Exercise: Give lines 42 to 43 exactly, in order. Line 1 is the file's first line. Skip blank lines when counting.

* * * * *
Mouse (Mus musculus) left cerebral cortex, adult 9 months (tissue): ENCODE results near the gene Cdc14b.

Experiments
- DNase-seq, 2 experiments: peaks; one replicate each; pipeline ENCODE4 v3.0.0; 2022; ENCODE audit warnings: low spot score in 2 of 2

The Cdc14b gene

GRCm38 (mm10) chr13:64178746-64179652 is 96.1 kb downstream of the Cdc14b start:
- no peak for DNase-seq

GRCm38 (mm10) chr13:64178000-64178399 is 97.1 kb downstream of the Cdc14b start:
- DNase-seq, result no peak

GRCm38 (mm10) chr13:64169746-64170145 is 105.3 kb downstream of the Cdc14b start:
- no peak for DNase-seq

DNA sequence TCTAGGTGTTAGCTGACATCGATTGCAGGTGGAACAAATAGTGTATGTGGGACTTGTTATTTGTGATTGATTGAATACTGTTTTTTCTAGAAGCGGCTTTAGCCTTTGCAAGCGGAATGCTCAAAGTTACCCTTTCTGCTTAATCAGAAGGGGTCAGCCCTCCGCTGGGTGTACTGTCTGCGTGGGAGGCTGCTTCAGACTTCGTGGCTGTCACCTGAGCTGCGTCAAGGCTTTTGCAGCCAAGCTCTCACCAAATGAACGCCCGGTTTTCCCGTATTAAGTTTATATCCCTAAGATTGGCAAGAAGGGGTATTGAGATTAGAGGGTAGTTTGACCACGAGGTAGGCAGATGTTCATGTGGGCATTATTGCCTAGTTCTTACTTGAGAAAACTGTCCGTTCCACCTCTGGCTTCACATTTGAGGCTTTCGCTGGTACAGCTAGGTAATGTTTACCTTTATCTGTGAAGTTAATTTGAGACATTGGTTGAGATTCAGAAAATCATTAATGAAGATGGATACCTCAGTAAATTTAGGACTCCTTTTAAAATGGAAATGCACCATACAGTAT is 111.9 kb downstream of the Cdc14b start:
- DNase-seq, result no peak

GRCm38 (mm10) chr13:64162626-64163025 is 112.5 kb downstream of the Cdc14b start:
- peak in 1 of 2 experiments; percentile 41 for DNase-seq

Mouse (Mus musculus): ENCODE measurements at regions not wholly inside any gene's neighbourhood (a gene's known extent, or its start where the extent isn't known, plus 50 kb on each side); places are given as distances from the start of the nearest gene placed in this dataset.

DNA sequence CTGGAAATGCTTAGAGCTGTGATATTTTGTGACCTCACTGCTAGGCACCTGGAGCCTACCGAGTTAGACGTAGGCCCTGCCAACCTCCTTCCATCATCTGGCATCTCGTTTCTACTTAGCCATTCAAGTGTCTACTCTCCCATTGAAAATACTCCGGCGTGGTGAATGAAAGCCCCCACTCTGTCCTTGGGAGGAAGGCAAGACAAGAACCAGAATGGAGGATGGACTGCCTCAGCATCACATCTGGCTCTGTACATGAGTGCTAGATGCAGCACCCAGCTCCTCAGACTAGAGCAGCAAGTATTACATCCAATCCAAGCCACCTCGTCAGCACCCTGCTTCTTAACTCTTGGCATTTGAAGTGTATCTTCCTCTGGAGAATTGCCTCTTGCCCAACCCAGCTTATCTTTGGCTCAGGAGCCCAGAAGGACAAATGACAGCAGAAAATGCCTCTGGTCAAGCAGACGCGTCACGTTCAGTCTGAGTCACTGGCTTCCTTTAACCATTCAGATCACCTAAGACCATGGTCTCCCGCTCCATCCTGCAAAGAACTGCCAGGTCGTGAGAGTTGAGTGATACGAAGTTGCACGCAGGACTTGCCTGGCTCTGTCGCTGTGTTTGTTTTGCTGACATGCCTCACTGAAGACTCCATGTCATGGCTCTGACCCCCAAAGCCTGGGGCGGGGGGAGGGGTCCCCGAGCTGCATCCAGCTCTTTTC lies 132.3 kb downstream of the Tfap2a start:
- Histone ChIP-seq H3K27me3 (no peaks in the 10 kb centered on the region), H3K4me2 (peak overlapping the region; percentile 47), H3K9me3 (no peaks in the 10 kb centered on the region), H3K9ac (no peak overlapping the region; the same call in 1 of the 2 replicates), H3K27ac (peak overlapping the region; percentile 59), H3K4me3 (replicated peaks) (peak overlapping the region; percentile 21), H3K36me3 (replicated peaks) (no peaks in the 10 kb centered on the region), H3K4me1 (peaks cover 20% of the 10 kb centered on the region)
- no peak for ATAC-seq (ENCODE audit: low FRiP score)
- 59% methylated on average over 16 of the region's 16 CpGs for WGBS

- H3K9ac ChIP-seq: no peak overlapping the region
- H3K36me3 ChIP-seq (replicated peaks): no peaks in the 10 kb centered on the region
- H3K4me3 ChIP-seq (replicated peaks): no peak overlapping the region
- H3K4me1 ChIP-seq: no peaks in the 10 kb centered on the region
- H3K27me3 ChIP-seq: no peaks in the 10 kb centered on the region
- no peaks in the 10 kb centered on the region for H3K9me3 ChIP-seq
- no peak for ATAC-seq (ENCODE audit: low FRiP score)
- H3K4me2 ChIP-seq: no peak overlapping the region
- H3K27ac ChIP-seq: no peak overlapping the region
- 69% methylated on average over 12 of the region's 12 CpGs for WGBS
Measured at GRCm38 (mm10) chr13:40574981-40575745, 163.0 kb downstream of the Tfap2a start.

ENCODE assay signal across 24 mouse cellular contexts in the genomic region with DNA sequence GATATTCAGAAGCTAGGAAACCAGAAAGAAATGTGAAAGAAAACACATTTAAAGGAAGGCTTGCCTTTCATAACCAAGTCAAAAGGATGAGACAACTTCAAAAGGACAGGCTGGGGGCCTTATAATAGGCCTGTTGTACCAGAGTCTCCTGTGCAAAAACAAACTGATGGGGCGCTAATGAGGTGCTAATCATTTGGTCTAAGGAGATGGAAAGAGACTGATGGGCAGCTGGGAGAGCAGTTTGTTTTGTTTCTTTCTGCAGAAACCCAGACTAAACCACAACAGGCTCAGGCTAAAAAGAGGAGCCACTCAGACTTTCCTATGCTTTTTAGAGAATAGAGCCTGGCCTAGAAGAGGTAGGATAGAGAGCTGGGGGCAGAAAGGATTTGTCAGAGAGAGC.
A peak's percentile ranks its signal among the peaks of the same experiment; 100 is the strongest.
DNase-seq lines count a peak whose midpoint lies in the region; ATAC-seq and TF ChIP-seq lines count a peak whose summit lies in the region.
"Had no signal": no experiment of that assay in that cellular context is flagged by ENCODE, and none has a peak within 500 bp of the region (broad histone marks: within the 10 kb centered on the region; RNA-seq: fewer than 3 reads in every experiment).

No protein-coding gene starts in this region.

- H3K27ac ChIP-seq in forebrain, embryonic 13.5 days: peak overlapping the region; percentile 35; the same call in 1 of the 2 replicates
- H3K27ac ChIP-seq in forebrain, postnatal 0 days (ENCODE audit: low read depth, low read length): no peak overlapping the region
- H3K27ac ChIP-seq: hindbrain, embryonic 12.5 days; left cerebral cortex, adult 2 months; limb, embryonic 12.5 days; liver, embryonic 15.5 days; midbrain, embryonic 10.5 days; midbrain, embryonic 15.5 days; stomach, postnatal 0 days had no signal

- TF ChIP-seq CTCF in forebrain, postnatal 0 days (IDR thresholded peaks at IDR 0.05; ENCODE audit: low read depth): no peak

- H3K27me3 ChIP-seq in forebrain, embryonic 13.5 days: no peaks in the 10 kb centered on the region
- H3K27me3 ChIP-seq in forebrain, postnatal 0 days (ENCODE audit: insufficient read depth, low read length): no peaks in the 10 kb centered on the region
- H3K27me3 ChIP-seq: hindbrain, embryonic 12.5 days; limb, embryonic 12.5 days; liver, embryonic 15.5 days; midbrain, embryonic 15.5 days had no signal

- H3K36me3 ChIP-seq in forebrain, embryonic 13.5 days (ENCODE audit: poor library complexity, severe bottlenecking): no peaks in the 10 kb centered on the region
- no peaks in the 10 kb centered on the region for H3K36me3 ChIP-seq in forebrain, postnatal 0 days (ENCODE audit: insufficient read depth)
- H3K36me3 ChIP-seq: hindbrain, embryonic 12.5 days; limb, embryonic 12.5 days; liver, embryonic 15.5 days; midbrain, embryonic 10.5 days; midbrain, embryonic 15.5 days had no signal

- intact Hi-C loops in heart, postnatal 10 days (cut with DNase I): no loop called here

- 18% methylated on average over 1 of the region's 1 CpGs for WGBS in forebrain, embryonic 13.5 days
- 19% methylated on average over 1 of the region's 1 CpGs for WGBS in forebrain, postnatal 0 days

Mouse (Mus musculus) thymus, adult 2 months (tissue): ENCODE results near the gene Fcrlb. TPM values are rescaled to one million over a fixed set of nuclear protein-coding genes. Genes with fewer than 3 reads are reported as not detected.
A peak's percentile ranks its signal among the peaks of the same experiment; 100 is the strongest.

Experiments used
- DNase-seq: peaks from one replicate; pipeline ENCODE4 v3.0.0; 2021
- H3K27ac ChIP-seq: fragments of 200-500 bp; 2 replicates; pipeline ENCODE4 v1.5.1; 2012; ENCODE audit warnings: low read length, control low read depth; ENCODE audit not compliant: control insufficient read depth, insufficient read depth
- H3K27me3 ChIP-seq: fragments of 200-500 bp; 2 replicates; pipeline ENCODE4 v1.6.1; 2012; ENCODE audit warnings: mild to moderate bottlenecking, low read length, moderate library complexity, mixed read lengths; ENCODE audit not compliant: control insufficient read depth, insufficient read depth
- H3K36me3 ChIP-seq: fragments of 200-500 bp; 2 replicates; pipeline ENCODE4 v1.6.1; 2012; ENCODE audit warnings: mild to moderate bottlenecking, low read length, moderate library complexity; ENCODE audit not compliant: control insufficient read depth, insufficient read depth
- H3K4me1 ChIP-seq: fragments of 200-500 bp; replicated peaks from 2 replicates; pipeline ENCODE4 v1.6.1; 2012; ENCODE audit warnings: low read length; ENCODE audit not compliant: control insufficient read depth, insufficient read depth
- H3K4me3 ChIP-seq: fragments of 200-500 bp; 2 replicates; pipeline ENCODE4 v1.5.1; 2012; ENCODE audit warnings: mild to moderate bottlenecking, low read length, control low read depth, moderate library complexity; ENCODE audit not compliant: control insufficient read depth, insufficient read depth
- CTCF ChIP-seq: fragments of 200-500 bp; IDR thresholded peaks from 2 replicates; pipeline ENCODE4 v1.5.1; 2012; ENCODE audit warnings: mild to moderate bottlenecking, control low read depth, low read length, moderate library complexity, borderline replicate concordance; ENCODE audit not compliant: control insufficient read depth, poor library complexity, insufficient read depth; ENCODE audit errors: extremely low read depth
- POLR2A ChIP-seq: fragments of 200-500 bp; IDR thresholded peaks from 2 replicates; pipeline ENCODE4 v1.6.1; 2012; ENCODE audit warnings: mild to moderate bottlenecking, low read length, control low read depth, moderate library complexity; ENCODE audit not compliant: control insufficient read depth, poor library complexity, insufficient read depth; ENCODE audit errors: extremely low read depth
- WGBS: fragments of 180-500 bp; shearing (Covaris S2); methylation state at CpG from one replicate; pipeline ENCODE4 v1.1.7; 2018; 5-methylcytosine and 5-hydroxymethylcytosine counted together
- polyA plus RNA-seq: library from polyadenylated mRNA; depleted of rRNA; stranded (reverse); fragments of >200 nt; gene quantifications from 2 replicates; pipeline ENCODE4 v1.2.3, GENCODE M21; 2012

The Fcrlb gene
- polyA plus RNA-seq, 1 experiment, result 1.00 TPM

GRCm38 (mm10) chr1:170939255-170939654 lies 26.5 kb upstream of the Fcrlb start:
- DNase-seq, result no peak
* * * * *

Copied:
- H3K27me3 ChIP-seq: hindbrain, embryonic 12.5 days; limb, embryonic 12.5 days; liver, embryonic 15.5 days; midbrain, embryonic 15.5 days had no signal

- H3K36me3 ChIP-seq in forebrain, embryonic 13.5 days (ENCODE audit: poor library complexity, severe bottlenecking): no peaks in the 10 kb centered on the region